Monday, May 14, 2012

The Importance of Data

I was recently looking over the Steam game submission form. As mentioned last week, one of my goals is to get NEO Scavenger onto delivery services such as Steam, so I was curious what that entails.

While looking over the questions they ask, I came across two which previously gave me pause:

  1. Current Sales Data on Released Platforms
  2. Links to Reviews
The first time I saw these was well before NEO Scavenger was released (probably even before it was started). I remember seeing those fields and feeling discouraged. How would I get the reviews to convince Valve my game would be worth it? And wouldn't answers to these questions present a sort of Catch 22? Granted, they're not required fields, but Steam had a reputation as a hard service to get indie games onto, so not having such data seemed like a major weakness.

Looking at them now, however, I'm actually feeling fairly confident. Apart from the recent increase in indie games on Steam, soft-launching my first game has given me data I can point to. For one thing, my payment provider (FastSpring) compiles sales data since the launch of the game, and Google Analytics can tell me how many unique visitors I've had.

Using these stats, I can tell a prospective distributor that NEO Scavenger has a 2.4% conversion rate. That is, 2-3 visitors out of every 100 buy the game. I'm not sure how that stacks up against other games, but I've heard that ~2% is actually a respectable number in the e-commerce world.

Furthermore, my obsessive tracking of magazine reviews and forum threads about NEO Scavenger seems to have paid off as well. Since NEO Scavenger's soft launch, I've kept links to every article mentioning NEO Scavenger, as well as every forum thread I can find. I gathered these links from referrer info in Google Analytics, Google Alerts on both "NEO Scavenger" and "Blue Bottle Games," and my own obsessive Google searches for instances of "NEO Scavenger" each day.

By now, I have a long list of articles where people talk about the game, and I can easily link to and quote them should a distributor ask.

Overall, this appears to be yet another benefit of "soft launching" one's game. In addition to the benefits of early adopters testing and helping to refine the game, and an early boost in funding, I can also quote relevant data for potential distributors.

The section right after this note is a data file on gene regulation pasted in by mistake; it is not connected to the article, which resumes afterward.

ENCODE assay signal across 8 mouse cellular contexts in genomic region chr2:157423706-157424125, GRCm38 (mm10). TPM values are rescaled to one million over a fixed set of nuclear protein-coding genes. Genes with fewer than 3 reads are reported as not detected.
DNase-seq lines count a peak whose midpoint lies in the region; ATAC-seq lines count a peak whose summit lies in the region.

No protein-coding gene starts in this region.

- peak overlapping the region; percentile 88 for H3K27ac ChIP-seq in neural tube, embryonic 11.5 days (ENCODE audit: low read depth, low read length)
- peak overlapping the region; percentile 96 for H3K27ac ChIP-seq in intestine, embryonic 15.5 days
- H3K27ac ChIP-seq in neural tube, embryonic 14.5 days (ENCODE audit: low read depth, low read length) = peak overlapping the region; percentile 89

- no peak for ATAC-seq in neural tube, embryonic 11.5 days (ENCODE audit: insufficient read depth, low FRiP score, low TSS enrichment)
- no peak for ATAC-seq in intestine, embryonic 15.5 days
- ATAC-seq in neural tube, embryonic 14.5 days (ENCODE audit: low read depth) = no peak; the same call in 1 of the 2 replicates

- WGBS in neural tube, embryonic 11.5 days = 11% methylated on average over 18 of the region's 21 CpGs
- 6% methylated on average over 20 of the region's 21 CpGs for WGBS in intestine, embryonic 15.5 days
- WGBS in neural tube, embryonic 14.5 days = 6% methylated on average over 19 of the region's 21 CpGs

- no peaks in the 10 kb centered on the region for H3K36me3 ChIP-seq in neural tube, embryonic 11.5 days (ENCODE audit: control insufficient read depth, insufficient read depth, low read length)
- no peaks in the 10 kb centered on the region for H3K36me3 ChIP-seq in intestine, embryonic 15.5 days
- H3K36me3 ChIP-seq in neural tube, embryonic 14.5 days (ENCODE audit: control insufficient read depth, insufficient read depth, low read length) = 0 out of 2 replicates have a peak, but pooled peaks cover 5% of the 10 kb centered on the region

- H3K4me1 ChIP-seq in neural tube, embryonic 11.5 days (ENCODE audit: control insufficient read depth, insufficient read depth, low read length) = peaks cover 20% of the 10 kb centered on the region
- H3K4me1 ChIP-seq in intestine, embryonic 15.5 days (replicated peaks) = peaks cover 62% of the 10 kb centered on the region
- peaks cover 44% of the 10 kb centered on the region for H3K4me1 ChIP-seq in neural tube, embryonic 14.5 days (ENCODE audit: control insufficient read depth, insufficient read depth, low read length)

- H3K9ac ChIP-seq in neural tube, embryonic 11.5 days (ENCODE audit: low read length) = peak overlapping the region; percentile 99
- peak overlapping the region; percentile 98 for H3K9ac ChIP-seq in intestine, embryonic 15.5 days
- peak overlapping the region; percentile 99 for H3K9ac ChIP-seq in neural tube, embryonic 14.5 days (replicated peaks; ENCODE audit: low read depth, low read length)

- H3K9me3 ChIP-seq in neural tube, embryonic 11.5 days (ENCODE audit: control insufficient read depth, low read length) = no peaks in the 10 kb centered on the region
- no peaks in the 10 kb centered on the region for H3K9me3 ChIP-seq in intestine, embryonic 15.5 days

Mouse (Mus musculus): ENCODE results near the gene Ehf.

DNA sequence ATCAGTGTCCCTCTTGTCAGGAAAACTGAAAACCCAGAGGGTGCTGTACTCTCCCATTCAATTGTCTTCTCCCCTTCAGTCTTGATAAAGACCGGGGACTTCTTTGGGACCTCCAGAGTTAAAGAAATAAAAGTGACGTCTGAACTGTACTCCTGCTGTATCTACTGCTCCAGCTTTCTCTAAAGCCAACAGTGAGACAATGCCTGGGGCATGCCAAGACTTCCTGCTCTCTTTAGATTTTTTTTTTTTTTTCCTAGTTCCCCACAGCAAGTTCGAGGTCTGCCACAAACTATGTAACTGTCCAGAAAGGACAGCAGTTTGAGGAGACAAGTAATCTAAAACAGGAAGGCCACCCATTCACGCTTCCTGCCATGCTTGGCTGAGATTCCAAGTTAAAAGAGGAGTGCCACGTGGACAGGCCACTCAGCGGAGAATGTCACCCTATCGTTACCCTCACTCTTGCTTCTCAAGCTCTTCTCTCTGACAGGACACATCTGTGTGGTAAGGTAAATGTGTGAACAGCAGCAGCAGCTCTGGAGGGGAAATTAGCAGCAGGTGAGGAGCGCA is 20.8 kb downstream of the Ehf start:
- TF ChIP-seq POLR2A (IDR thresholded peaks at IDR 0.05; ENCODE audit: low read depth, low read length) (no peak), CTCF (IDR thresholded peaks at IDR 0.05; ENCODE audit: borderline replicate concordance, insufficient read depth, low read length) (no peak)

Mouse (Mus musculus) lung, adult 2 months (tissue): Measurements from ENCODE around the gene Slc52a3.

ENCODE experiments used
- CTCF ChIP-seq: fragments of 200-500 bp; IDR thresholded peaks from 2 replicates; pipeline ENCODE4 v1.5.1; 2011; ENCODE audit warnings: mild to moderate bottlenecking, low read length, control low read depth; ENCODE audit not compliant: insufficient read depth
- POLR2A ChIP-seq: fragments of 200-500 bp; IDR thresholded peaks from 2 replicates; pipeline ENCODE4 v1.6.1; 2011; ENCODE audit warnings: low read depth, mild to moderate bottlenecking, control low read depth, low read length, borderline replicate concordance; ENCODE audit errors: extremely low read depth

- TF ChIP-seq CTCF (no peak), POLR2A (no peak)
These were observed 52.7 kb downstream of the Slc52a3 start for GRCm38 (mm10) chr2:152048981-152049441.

Could it have backfired? I bet so. Had I released NEO Scavenger earlier, it may have been so broken that early reviews were negative, potentially marring NEO Scavenger's reputation on the market for a long time. So it's definitely not a one-size-fits-all endorsement.

On the other hand, being an indie carries a certain amount of leniency. I probably was treated less harshly than if I were a giant publisher pre-releasing a buggy and unfinished game.

Is it critical to have this data before submitting a game? Not necessarily. As mentioned above, it's not required to get onto Steam, and launching early has it's own perils.

However, I think tracking stats and product coverage is a valuable tool, whether "soft launching" or not. For example, I also found that 8.7% of visitors become members of the Blue Bottle Games site. This is an interesting number, since that means a whole 6% of visitors become members, but don't buy the game. Judging by the forum posts, I don't think all of this is for the ability to post comments either. So why else would visitors become members?

Probably this is a byproduct of the clunky purchase flow on the site, which requires the user be a member to see ordering info for the game. If I were to change it such that pricing info was available to non-members, how would that affect numbers? Would the member conversion rate go down? Would the purchase conversion rate go up? My gut instinct is that a combination of the two above would happen. Although, it's possible that people may actually feel more inclined to buy the game after completing a membership.

It would be an interesting experiment to try. If nothing else, it should increase transparency, and I'm all for that. And back to the main point, this is an experiment I could hardly explore without this data on hand.

Whatever method one uses for distribution, I suggest gathering as much data as possible. The tools are out there, and often free (several are linked to above), so the only thing barring their use is effort on the indie's part. Don't be lazy!

4 comments:

  1. Glad you've got the numbers. Do that Steam submission! The worst thing that can happen is they say no, which is no different that the situation you are in now. But if they say yes.... Hovercar!

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  2. I'm definitely planning to. I have some plot encounters and combat refinements which need doing first, but the time is fast approaching. Hovercar, here I come!

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  3. In related news, I just saw this

    http://www.4-traders.com/ELECTRONIC-ARTS-INC-9664624/news/Electronic-Arts-Inc-Origin-Waives-Distribution-Fees-for-Crowd-Funded-Games-14335992/

    Time to get that Kickstarter campaign running ;)

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  4. Hmm, interesting. I wonder if it has to be kickstarter, or if beta pre-sales count? I'm also a bit wary of what happens when the 90 day grace period ends.

    Still, it's probably comparable to other platforms. And it's a good move on EA's part. It should nicely inject their library with some indie titles.

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